Addresses and Ceremonies at the New Year's Festival to the Freedmen, on Arlington Heights: And Statistics and Statements of the Educational Condition of the Colored People in the Southern States, and Other Facts
McGill & Witherow, Printers and Stereotypers, 1867 - African Americans - 48 pages
Addresses to freedmen of Washington, D.C., in January 1867, mostly by local citizens, concerning the present state of freed slaves in the South and North. Also contains reports on African Americans education in Washington, D.C., in southern states, and in major black universitites; congressional acts of emancipation and universal suffrage; and advances in African American employment in the Washington, D.C., area.
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Addresses and Ceremonies at the New Year's Festival to the Freedmen, on ...
Daniel Murray Pamphlet Collection
No preview available - 2015
ADDRESS American Arlington Assistant Association authority become benevolent bless buildings Bureau called Christian church citizens civil colored race common condition Congress constitution court District duty efforts election equal established families favor feel festival four freedmen freedom friends future give given Government hand happy hearts Heights honor hope House Howard humanity hundred Indiana institution interest John justice labor land letter liberty Lincoln live loyal means meeting military moral never Ohio passed Pastor persons present President privileges protect pupils rebel rebellion received reported Republic schools secure Senator slave slavery society South southern success suffering suffrage sympathy taught teachers thousand to-day United universal village vote Washington whole women
Page 46 - Now you are about to have a convention, which, among other things, will probably define the elective franchise. I barely suggest for your private consideration, whether some of the colored people may not be let in — as, for instance, the very intelligent, and especially those who have fought gallantly in our ranks.
Page 45 - That, until the people of said rebel states shall be by law admitted to representation in the Congress of the United States, any civil governments which may exist therein shall be deemed provisional only, and in all respects subject to the paramount authority of the United States at any time to abolish, modify, control, or supersede the same...
Page 45 - Congress, and known as article fourteen; and when said article shall have become a part of the Constitution of the United States, said State shall be declared entitled to representation in Congress, and senators and representatives shall be admitted therefrom on their taking the oath prescribed by law; and then and thereafter the preceding sections of this act shall be inoperative in said State...
Page 3 - When thou makest a dinner or a supper, call not thy friends, nor thy brethren, neither thy kinsmen, nor thy rich neighbours; lest they also bid thee again, and a recompense be made thee. But when thou makest a feast, call the poor, the maimed, the lame, the blind: and thou shalt be blessed; for they cannot recompense thee: for thou shalt be recompensed at the resurrection of the just.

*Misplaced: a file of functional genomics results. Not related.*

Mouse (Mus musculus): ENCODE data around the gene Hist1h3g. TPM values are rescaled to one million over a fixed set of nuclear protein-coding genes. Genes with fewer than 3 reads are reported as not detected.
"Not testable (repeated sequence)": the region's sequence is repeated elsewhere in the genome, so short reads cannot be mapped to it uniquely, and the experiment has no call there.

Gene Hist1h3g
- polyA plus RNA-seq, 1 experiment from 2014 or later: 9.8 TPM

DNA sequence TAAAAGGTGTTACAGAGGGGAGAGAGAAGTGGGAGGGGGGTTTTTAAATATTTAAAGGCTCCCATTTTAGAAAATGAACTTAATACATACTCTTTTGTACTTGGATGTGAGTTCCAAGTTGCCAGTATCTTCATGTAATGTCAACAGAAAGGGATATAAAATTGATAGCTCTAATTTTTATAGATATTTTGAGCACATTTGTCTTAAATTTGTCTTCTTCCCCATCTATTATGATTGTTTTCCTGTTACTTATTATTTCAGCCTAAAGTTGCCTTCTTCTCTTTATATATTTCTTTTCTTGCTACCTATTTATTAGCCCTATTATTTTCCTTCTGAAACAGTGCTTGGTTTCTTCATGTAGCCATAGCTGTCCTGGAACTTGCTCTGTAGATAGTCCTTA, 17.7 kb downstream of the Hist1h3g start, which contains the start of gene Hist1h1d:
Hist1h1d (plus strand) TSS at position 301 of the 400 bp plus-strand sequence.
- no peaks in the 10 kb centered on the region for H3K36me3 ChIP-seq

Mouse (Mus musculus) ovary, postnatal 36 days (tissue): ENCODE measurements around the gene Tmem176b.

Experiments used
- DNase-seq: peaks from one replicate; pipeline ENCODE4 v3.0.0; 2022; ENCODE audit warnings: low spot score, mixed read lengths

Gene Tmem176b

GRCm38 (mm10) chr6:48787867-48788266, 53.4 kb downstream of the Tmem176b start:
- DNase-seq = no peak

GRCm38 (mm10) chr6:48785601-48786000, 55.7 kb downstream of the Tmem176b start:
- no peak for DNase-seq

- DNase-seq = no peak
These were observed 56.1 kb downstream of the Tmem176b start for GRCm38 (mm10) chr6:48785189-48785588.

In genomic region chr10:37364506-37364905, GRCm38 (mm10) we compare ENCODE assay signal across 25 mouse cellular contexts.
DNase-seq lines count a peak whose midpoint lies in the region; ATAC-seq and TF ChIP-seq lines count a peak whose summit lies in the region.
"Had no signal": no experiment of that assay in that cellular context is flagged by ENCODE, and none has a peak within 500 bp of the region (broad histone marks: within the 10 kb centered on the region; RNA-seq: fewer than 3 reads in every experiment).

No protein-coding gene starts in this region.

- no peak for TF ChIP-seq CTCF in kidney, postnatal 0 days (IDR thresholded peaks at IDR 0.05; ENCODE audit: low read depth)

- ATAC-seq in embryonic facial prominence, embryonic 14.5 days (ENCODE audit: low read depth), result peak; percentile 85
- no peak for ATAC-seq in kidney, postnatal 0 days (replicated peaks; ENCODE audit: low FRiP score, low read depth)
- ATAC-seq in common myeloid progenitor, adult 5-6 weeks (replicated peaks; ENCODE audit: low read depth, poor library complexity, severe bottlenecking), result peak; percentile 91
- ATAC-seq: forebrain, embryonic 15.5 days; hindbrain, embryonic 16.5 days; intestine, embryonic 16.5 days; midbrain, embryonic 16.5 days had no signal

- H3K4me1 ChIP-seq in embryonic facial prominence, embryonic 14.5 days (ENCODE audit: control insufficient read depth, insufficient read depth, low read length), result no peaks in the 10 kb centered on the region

Page 45 - ... in all respects subject to the paramount authority of the United States at any time to abolish, modify, control, or supersede the same; and in all elections to any office under such provisional governments all persons shall be entitled to vote, and none others, who are entitled to vote under the provisions of the fifth section of this act...
Page 43 - Resolved, That the United States ought to cooperate with any State which may adopt gradual abolishment of slavery, giving to such State pecuniary aid, to be used by such State, in its discretion, to compensate for the inconveniences, public and private, produced by such change of system.
Page 26 - I could be instrumental in eradicating this deepest stain upon the character of our country, and removing all cause of reproach on account of it, by foreign nations; if I could only be instrumental in ridding of this foul blot that revered state that gave me birth, or that not less beloved state which kindly adopted me as her son ; I would not exchange the proud satisfaction which I should enjoy, for the honor of all the triumphs ever decreed to the most successful conqueror.
Page 45 - State, by a vote of its legislature elected under said constitution, shall have adopted the amendment to the Constitution of the United States, proposed by the Thirty-ninth Congress, and known as article fourteen, and when said article shall have become a part of the Constitution of the United States, said State shall be declared entitled to representation in Congress, and Senators and Representatives shall be admitted therefrom on their taking the oaths prescribed by law...
Page 46 - I shall pursue in the premises, regarding it a religious duty, as the nation's guardian of these people, who have so heroically vindicated their manhood on the battlefield, where, in assisting to save the life of the Republic, they have demonstrated in blood their right to the ballot, which is but the humane protection of the flag they have so fearlessly defended.